whole year passed. Then he arrived at a village. A number of children were playing sticks. He looked from one to another, thinking
of his boy. There was one poor boy who was dressed in the poorest
of clothing. His body was mangy, and his head was bruised and covered with scars. First, One-Side paid no attention to him, but when
he Šnally looked at this boy, he saw that the little Šnger on his left
hand was missing. He snatched the Šnger out of his pouch and
placed it beside the hand, and indeed it Št! The poor boy was his
son! “Whose boy are you?” asked One-Side.
“I am mamma’s boy.”
“And where is your father?”
“I have no father. I used to have one, but now I have none.”
a story as sharp as a knife“I am your father.”
The boy refused to believe it and only cried bitterly. “If my father were alive, we should not be so wretched, mother and I.”
The elder sisters had married and made their youngest sister a
drudge in the house.
“Why is your head so bruised and scarred?” asked One-Side.
“It is because my aunts order me to enter the house only by the
back entrance, and every time I try to go in by the front entrance,
they strike my head with their heavy staffs.”
“Let us go to your house.”
They arrived at the house. The boy went ahead and One-Side
followed him. They came to the front entrance. As soon as the boy
tried to go in, his eldest aunt jumped up and struck him with her
iron staff. Then the woman saw the boy’s father and felt so much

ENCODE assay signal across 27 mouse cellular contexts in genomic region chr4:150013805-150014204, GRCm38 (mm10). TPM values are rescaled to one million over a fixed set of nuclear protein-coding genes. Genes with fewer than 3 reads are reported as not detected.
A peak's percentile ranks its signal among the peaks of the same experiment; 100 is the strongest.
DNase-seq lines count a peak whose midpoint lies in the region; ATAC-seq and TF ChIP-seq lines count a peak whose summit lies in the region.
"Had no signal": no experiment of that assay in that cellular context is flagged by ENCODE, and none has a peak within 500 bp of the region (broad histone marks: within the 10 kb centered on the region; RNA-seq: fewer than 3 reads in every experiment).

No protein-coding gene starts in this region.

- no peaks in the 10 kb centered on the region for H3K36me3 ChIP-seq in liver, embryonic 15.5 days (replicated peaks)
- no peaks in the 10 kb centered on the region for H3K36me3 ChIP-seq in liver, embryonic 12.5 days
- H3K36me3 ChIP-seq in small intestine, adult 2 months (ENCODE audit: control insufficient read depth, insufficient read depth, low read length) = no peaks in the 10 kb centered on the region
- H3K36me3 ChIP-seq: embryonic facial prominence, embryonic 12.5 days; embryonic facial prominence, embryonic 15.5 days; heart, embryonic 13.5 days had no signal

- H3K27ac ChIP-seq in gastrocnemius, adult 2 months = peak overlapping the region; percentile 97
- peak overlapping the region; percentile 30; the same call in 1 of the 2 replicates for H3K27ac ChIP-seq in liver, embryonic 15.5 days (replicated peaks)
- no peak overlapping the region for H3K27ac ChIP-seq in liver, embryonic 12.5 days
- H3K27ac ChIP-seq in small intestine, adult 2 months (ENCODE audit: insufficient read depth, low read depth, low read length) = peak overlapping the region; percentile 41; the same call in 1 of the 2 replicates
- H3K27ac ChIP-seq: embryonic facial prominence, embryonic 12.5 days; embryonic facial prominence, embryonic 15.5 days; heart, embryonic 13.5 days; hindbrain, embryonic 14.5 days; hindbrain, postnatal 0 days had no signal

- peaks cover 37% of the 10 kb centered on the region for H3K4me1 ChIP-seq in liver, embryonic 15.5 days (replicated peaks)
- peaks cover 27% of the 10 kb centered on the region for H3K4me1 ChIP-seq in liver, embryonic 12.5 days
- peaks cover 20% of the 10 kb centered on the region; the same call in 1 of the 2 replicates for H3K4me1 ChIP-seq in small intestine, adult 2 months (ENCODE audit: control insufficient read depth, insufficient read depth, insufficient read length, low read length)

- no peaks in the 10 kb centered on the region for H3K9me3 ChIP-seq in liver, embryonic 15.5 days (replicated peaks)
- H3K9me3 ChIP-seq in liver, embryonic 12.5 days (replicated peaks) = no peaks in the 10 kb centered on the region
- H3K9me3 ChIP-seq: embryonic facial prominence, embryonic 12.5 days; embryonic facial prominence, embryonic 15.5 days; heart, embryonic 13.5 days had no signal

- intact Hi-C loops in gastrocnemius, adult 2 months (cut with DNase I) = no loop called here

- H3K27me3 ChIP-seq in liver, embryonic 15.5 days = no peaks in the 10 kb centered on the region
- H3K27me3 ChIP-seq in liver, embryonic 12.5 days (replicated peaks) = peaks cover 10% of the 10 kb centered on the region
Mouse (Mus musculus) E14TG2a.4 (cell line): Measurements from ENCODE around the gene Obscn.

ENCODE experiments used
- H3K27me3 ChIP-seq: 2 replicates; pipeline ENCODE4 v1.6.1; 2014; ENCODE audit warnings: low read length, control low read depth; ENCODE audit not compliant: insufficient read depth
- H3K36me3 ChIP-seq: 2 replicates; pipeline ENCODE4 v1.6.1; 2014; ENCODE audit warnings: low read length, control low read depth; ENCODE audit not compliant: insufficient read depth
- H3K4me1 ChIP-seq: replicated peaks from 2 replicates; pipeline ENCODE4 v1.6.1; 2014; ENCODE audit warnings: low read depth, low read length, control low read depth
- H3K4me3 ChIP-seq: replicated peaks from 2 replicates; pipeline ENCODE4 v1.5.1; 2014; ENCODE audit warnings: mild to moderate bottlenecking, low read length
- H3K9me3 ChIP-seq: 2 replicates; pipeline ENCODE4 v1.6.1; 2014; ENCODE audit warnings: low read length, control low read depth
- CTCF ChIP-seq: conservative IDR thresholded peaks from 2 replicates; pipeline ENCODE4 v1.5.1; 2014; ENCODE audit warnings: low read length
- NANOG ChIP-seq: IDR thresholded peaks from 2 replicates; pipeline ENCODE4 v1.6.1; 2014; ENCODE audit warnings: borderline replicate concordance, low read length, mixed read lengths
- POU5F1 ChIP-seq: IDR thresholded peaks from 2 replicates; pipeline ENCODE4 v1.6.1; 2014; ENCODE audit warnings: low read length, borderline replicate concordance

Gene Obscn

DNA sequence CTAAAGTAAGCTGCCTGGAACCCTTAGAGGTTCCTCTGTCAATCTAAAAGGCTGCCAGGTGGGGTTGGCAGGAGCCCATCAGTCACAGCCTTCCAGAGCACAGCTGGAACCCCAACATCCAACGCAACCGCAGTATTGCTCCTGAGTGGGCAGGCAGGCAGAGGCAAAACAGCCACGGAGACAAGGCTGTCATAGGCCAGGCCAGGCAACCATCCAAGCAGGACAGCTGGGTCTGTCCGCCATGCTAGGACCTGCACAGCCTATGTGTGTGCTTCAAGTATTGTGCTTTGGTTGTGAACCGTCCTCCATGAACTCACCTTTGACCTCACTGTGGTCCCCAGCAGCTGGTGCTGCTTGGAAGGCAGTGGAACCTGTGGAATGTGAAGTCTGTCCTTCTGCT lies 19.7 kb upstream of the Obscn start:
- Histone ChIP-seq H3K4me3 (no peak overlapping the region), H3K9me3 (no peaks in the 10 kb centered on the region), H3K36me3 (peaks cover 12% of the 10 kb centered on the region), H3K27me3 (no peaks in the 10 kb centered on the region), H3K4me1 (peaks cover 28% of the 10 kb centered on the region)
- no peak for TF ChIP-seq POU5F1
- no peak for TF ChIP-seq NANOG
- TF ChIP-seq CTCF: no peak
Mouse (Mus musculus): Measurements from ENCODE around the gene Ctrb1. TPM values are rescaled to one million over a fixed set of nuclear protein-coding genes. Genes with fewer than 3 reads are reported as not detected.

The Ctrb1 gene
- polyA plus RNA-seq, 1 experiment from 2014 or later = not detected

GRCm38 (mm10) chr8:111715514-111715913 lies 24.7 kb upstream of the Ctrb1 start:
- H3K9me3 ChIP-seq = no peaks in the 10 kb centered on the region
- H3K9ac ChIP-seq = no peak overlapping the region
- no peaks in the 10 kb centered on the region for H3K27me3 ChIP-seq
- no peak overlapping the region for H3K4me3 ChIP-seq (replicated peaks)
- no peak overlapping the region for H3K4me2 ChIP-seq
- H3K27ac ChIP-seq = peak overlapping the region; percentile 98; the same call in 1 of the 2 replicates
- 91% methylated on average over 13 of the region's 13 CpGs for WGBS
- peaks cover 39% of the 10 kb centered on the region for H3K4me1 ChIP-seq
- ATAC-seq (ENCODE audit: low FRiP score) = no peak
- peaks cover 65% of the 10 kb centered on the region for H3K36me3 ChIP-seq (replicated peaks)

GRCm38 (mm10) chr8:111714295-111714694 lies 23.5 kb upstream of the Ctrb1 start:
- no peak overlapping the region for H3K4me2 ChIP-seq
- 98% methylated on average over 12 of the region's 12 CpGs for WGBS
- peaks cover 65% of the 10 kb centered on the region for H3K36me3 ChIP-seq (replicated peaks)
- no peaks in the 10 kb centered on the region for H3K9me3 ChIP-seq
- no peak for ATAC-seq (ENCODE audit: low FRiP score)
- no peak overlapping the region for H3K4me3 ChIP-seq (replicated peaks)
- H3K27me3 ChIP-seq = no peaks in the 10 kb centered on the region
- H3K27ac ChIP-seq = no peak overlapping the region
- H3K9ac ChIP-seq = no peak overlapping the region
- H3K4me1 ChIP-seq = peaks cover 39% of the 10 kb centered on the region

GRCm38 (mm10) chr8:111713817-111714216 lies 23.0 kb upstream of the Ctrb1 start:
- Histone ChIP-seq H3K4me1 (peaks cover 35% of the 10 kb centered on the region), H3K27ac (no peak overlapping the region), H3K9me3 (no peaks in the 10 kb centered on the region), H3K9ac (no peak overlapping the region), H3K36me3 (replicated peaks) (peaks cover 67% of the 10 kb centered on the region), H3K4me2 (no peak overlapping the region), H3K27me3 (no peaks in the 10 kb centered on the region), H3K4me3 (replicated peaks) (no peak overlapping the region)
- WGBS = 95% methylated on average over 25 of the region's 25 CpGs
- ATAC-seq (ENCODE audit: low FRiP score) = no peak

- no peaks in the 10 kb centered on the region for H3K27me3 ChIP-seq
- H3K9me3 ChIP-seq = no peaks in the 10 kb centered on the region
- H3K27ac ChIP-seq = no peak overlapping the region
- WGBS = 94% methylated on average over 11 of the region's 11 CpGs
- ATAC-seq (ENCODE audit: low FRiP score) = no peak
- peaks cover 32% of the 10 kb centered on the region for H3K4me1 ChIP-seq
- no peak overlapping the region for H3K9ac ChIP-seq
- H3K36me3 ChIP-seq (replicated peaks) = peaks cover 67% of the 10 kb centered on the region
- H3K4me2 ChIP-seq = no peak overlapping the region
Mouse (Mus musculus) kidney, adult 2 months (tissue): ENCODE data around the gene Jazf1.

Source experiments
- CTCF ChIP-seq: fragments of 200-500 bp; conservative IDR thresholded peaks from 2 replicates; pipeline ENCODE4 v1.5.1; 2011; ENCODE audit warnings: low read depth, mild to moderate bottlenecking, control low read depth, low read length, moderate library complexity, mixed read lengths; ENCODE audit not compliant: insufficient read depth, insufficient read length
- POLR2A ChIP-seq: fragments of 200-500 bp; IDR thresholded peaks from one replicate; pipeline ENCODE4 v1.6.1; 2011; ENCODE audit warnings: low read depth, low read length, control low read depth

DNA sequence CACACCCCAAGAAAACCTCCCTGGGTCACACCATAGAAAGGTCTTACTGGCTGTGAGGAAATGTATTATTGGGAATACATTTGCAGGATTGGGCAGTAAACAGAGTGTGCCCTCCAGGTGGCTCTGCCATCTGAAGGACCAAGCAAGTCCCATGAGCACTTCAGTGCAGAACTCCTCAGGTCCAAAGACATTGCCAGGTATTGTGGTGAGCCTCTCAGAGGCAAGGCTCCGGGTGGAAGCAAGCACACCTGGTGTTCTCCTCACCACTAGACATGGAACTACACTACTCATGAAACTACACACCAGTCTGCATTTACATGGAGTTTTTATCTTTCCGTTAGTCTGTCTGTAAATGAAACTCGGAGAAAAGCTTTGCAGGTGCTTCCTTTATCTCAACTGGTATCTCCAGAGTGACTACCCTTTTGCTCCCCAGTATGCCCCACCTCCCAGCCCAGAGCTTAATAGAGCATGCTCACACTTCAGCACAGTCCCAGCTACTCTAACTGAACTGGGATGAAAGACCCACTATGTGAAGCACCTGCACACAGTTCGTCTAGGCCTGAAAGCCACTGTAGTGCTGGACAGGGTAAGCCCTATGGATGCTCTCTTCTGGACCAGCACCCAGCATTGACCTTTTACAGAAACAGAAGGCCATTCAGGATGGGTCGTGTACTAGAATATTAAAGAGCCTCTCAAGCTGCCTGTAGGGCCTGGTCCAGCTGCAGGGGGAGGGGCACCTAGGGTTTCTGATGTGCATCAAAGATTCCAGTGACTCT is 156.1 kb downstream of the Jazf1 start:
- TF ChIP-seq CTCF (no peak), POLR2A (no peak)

ashamed that she fell down before him.
He entered the house. They hustled about, brought food of
every kind, and prepared tea. They ate so long that it grew very late
and it was time to go to bed. On the following morning after breakfast, he said to his brothers-in-law, “Let us go and try which of us
can shoot the best with the bow! You are two and I am only one.”
They made ready their bows and arrows and began to shoot at
each other. The elder brother-in-law shot Šrst, but One-Side
jumped upward, and the arrow missed him. The second brother-inlaw also shot. One-Side jumped aside and dodged the arrow.
“Now I shall shoot,” said One-Side, “and you try to dodge my
arrows.” He shot once and hit his elder brother-in-law straight
through the heart. With the second shot he killed his other brotherin-law. Then he went back to the house, killed his wife’s sisters and
took home his wife and son.
One time he set off as usual to look for game. When he was out
of sight of his wife, he took off the skin that disguised his true form
and hung it up in the top of a high larch tree. He became a young
man, quite fair and handsome, just like the sunrise. He went home
and sat down on his wife’s bed. While he was sitting there, he was
chapter two: Spoken Musicabout to take off his boots. The woman began to argue. “Go away
from here! My husband will be here soon, and he will be angry with
me. He will say,‘Why have you let a strange man sit on your bed?’”
“I am your husband,” said he. “Why do you try to drive me
“No,” said the woman. “My husband is one-sided, and you are
like other men.”